Dog pee kills grass



OK, I’d heard this so many times that I believed it: Female dog urine kills the grass and male dog urine does not. I actually thought about this today and realized this is absolutely ridiculous. So I decided to do some research and see whether this is true or not. Someone has to stand up for the lady dogs.

All I knew before looking into this further is I grew up with female dogs, and they turned our grass yellow wherever they went to the bathroom. I don’t know about Ace, who is a male, because I live in an apartment and walk him in areas where 20 other dogs go to the bathroom. Yeah, that grass takes a beating.

So, I know dog urine can turn grass yellow, but is it really only the female dogs at fault?

Do male dogs kill the grass or just females?

I came across the research of Dr. Steve Thompson, DVM, of Purdue University. Thompson said it is the high amounts of nitrogen in a dog’s urine that cause the grass to turn yellow. Because of dogs’ high-protein diets, their bodies naturally use a lot of nitrogen to digest their food. So much nitrogen on the lawn in one spot is what kills the grass, he said.

I’d often heard that a female dog’s pH level is different than a male’s, and that is what kills the grass. Not true. The nitrogen levels have nothing to do with a dog’s pH level, Thompson said.

According to Thompson, female dogs often kill more grass than the males because male dogs usually urinate a little in many areas. Females tend to squat in one place (unless you are a male mutt named Ace who squats like a girl). All of that nitrogen in a small area is what kills the grass. The males, on the other hand, are more likely to kill off bushes because they will continually “mark” certain spots again and again over several weeks.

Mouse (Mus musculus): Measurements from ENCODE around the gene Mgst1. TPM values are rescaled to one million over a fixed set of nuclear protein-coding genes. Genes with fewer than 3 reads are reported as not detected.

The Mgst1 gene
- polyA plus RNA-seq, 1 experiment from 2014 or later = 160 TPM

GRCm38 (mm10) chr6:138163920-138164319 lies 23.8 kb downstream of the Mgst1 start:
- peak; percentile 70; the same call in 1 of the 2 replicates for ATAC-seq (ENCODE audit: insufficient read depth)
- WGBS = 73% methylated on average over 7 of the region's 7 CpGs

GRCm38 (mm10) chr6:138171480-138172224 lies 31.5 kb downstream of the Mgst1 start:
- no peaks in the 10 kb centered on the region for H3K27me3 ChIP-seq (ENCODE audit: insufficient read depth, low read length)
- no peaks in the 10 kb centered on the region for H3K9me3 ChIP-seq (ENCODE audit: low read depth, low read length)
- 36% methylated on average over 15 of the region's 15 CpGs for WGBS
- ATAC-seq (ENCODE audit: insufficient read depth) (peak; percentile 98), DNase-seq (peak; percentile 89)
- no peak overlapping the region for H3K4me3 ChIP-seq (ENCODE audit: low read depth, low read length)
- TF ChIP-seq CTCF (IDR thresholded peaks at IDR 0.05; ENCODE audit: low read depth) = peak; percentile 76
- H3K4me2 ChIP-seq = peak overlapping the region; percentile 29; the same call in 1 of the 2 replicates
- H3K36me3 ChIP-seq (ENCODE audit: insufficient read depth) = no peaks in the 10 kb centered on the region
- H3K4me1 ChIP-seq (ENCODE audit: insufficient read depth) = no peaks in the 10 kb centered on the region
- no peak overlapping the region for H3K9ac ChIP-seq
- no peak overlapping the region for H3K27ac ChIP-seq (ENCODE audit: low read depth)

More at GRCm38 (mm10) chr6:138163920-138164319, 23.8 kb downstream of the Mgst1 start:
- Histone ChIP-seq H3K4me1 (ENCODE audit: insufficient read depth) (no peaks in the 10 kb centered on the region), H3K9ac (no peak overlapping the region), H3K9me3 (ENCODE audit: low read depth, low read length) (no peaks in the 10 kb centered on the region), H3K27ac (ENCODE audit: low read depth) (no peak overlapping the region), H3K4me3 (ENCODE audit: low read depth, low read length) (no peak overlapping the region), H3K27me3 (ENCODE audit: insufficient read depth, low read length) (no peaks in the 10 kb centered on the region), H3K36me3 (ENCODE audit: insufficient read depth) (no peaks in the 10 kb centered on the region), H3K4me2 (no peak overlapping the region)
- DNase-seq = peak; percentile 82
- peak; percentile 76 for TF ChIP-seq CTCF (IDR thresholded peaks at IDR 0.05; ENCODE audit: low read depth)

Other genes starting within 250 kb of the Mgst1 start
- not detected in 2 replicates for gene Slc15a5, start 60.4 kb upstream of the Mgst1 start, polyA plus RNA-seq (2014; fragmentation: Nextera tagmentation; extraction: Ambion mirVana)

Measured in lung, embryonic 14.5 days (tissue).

Who knew?

One way to stop a dog from killing off your grass is to train her to go to the bathroom in one small area of your yard, maybe a corner in the backyard. A lot of dogs choose to go to the bathroom in one area on their own, but it might not be an area you want them to use. Others will just go anywhere and everywhere.

You can train a dog to go in one area by using a similar concept to housetraining a dog. Walk her on a leash to that designated area every time she goes outside. Then reward her when she goes to the bathroom in the right area. This will take a lot of time and consistency for a few weeks, but the dog will eventually get into the habit of going in that corner.

I have also heard of people actually pouring water over the patches of grass right after their dogs pee. This probably works, but seems a little crazy and obsessive to me. I don’t know about you, but I am not going to follow my dog around with a bucket and pour water over the grass after he pees. If I actually had a yard of my own, I think I could deal with a few yellow spots.

What about you? Has dog urine destroyed your lawn?

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  1. chris on June 17, 2008

    I have 2 female dogs, but don’t notice any dead grass, so it’s either because they are small dogs, or they spread the wealth around the yard. My Rosie has decided only to dump her load in my ground cover area along the fence- I tell everyone I trained her to do that so I don’t have to pick up her poop in the yard – hee hee!

    chris’s last blog post..Free blogging service and community

  2. Lindsay Stordahl Author on June 17, 2008

    I’m sure it helps that they are small dogs.